George Lucas Confirms More Impossibly Dumb Changes on Blu-Ray Star Wars

Following the harrowing rumors on the nauseating changes in the Blu-ray edition of Star Wars, a Lucasfilm spokesman has confirmed our worst fear: the changes are indeed completely real. Check the video to see the worst offender: Darth Vader screaming No!.

I say no! to all this revisionist fuckassery. And I say no to Joel: no, it's not time to forgive George Lucas. That time will never come. [NYT]

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DISCUSSION

I understand what Lucas is trying to do here, and at the risk of commenters doing the blog equivalent of setting me in front of a firing squad, I'm going to go out on a limb and say this would have been a good addition, if the prequels had been better.

Lucas is trying to link Anakin's loss of Padme at the end of Revenge of the Sith with the imminent loss of his son. Like in episode three, Anakin is watching his family being torn away by the forces of Palpatine and Anakin's allegiance to the dark side. When Padme died, Anakin believed he'd done it, strangling her in his rage and jealousy. In Return of the Jedi, he's witnessing the same thing happening to Luke, only with his master, the Emperor, doing the honors.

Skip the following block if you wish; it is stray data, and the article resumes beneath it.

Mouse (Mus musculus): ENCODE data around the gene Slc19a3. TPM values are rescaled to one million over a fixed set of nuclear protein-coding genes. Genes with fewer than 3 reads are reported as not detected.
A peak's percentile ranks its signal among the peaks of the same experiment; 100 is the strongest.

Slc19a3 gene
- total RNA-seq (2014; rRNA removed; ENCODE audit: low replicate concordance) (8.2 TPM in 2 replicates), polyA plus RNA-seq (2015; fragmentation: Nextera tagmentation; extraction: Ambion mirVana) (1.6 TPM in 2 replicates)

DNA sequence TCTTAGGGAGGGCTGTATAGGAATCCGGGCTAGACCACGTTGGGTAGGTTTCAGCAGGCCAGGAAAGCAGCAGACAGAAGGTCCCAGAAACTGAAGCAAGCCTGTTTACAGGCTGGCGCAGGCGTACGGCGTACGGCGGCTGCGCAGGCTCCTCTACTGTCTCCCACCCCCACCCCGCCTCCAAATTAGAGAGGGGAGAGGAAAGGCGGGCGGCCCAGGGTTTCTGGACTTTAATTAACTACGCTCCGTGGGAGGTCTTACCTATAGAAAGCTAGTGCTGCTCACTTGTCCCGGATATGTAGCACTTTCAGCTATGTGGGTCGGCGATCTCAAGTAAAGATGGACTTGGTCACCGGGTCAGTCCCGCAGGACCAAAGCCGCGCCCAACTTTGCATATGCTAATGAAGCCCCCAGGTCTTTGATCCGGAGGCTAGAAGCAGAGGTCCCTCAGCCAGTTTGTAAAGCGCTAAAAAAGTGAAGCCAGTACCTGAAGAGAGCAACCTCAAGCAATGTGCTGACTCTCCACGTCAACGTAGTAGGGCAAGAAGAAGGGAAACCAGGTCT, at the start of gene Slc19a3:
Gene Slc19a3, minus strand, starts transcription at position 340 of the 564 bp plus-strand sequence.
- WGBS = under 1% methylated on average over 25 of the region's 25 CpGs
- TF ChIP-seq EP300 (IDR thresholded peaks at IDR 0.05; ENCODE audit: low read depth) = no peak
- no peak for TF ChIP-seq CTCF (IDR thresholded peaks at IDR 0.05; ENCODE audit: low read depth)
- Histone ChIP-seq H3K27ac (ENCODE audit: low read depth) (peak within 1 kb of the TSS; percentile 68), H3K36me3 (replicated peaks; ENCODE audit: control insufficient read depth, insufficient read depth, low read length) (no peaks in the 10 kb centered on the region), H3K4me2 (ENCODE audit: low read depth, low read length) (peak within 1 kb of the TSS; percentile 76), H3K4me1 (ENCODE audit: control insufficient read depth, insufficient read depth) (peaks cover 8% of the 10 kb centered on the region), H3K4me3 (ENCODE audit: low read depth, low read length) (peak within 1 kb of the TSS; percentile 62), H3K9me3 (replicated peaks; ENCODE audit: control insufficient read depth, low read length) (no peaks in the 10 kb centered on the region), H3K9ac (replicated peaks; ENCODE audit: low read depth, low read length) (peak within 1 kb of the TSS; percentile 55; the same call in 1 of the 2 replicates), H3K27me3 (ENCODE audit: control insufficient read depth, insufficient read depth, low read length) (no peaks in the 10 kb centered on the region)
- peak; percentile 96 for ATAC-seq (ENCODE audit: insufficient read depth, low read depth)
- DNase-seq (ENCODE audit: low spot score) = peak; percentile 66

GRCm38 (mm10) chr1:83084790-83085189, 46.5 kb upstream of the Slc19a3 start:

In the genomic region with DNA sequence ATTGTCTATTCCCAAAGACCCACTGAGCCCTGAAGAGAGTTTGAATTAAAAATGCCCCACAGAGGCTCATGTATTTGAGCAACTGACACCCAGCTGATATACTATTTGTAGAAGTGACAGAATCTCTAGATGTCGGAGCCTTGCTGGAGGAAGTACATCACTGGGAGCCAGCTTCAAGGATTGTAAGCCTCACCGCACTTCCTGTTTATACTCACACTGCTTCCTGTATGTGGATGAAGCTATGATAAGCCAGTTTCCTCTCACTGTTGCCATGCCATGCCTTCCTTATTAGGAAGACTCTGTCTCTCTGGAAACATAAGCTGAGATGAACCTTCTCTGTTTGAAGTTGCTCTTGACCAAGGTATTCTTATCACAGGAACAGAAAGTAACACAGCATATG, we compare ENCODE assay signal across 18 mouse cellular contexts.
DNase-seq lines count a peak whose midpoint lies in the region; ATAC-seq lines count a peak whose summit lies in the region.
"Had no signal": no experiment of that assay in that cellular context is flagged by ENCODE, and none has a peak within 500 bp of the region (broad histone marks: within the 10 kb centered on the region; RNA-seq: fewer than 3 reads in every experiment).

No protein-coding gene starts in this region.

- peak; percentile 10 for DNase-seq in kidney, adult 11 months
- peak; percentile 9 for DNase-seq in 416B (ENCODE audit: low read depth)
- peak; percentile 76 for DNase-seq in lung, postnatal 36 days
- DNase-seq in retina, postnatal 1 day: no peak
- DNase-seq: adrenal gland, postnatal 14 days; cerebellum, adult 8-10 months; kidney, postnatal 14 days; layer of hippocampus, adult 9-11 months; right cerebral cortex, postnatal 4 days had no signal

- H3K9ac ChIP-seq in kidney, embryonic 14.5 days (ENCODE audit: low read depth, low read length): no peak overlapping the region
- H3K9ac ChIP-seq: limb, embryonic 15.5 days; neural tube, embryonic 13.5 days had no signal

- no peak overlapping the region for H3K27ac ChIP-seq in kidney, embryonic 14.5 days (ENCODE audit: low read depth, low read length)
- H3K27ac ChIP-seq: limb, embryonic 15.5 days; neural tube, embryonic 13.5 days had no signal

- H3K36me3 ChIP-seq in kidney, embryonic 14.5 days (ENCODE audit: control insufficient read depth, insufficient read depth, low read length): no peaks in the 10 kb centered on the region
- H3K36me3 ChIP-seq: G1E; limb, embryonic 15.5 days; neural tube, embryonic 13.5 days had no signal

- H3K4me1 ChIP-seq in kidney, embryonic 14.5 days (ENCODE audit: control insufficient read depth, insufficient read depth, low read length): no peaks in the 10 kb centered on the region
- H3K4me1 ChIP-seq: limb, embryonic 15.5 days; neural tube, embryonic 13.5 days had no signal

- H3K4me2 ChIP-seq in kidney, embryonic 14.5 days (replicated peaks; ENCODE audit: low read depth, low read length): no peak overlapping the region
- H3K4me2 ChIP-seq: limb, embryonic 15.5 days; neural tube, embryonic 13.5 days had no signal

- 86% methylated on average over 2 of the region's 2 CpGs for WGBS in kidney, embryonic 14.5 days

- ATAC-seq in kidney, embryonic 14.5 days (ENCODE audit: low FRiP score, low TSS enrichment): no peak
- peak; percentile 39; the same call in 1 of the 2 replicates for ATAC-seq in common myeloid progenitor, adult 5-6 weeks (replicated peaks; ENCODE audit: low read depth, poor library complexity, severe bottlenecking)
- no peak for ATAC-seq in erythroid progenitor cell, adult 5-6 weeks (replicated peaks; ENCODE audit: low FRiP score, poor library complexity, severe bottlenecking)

By yelling "Nooo...!" Vader is proclaiming the link between the two scenes.

I said "if the prequels had been better". The problem here is that the scene Lucas is linking with RotJ is almost universally hated. Vader is supposed to be imposing, scary, and powerful. Imagine if that scene had ended, instead of with a whining cyborg, with a cold, furious Vader striding from the room, gaining confidence on his new legs with each step, warping the bulkhead walls as he passed, then finally venting his anger by blowing the medical bay's doors out as he exited.

Now that would have been a scene worthy of calling into memory during the series crescendo.

Instead, he's soiling the classic with the dirt of the prequels. If Vader's awakening scene in episode three had been effective, then this change would have had powerful resonance, tying the two trilogies with an effective emotional hook.